Resource Recovery from Industrial Effluents Containing Precious Metal Species Using Low-Cost Biomaterials — An Approach of Passive Bioremediation and Its Newer Applications
Itankar N, Bhat V, Chourey J, Barve K, Kulkarni S, Rao P and Patil Y (2013) Resource recovery from wastes containing valuable metal species using low-cost biomaterials – An approach of passive bioremediation and its newer applications. In: Applied Bioremediation - Active and Passive Approaches
30 Pages Posted: 16 Nov 2014
Date Written: 2013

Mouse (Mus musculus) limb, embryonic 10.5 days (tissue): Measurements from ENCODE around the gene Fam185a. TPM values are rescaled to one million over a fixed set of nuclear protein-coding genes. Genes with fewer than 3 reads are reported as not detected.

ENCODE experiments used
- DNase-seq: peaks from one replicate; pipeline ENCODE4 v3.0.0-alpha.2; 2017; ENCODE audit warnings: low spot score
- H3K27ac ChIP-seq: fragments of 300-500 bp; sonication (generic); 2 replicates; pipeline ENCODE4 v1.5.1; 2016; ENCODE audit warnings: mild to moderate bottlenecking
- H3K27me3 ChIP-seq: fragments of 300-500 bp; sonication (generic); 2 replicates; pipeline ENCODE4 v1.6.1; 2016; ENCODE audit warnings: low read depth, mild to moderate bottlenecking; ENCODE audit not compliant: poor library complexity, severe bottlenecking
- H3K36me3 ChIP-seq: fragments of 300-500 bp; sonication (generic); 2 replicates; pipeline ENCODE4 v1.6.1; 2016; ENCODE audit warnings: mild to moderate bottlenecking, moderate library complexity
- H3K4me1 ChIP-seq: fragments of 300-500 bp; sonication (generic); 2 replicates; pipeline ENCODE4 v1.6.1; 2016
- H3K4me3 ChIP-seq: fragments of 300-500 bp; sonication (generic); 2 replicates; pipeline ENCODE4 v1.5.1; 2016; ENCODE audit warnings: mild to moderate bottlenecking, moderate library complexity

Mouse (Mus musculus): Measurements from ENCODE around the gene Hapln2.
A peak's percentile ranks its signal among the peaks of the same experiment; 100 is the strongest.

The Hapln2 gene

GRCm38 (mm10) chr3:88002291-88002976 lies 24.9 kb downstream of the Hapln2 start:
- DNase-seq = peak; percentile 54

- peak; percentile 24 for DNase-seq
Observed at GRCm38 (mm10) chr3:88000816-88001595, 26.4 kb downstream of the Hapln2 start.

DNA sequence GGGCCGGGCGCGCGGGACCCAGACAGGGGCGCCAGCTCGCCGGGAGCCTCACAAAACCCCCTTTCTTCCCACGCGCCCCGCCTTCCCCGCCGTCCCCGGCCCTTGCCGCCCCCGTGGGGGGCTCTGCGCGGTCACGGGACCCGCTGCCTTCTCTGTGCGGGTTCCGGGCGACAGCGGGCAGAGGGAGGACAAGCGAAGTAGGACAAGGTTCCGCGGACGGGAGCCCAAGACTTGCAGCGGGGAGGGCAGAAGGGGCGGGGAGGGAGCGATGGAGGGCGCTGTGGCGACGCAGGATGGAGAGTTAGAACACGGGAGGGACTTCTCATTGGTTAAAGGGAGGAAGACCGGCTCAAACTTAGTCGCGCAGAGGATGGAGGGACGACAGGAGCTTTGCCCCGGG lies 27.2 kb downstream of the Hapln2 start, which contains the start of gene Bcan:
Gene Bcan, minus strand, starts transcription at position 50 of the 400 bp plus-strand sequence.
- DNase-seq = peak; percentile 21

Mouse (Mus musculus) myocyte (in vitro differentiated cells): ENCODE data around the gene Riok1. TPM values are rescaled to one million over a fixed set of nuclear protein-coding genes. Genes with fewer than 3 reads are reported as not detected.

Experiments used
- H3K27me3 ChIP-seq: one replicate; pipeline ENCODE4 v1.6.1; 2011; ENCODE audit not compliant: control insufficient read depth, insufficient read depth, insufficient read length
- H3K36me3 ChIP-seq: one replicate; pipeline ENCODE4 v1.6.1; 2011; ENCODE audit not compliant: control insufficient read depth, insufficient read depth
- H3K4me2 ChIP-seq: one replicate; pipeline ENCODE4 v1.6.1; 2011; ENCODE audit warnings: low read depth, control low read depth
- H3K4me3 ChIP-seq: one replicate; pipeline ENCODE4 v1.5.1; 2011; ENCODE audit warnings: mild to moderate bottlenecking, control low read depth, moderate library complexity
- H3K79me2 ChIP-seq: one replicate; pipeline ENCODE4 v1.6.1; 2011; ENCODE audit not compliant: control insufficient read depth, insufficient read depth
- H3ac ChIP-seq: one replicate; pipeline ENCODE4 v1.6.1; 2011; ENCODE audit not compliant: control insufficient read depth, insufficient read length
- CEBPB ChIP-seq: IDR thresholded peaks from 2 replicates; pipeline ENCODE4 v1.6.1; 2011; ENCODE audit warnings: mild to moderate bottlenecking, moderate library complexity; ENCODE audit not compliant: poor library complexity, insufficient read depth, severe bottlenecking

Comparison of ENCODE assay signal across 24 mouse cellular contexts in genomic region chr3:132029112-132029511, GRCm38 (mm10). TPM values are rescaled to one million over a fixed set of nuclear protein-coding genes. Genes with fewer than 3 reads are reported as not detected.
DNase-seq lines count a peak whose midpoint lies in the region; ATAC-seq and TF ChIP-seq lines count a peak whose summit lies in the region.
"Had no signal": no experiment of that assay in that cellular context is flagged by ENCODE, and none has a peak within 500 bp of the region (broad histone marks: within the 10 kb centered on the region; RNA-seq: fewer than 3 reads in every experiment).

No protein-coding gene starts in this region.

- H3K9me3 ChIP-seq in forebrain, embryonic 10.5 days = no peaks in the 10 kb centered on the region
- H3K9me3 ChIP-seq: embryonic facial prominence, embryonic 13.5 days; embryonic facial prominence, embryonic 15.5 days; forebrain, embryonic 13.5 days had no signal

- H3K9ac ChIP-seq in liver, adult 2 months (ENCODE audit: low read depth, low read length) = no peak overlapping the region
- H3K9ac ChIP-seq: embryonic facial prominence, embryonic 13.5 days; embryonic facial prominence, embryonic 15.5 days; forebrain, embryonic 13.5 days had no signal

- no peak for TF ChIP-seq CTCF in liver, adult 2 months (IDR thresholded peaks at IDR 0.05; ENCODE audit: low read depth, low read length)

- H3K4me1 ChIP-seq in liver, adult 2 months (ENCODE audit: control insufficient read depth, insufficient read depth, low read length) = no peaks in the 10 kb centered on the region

Industrial wastes can generally be classified as wastes rich in organic matter on one hand and wastes rich in inorganic matter on the other. Cyanide (CN-) and heavy metals (viz. copper, nickel, iron, zinc, cadmium, chromium, silver, gold, etc.) form a significant part of the latter type of wastes. Free cyanide (CN-) is industrially important chemical because of its some unique properties of binding various transition metals to form metal-cyanides (MxCN) complexes of variable stability and toxicity (Sharpe 1976). Therefore, cyanide finds enormous applications in variety of industrial processes. Industries like gold and silver mining, electroplating, printed circuit board manufacturing and jewellery units emanate large-volume low-tenor effluents containing anionic MxCN complexes like gold-cyanide i.e. [Au(CN)2] - and silver-cyanide i.e. [Ag(CN)2] - (Vapur et al 2005). The total cyanide, gold (Au) and silver (Ag) content in these effluents ranges from 5-25, 1-2 and 5-10 mg/L, respectively (Patil 1999). The discharge limits for total cyanide is 0.2 mg/L, while for Au and Ag the standards are yet to be set and currently not available. Apart from Au and Ag many other heavy metals normally occur in the effluents in low quantity and concentrations. If inappropriately managed, cyanide and metals or their complexes can be mobilised and carried into the food web as a result of leaching from waste dumps, contaminated soils and waters. At each level of food chains, the concentration of metals increases which results into a phenomenon called biomagnification. Since cyanide is toxic and Au and Ag being precious metals, non-renewable and finite resource; their complete removal from effluents is the key.
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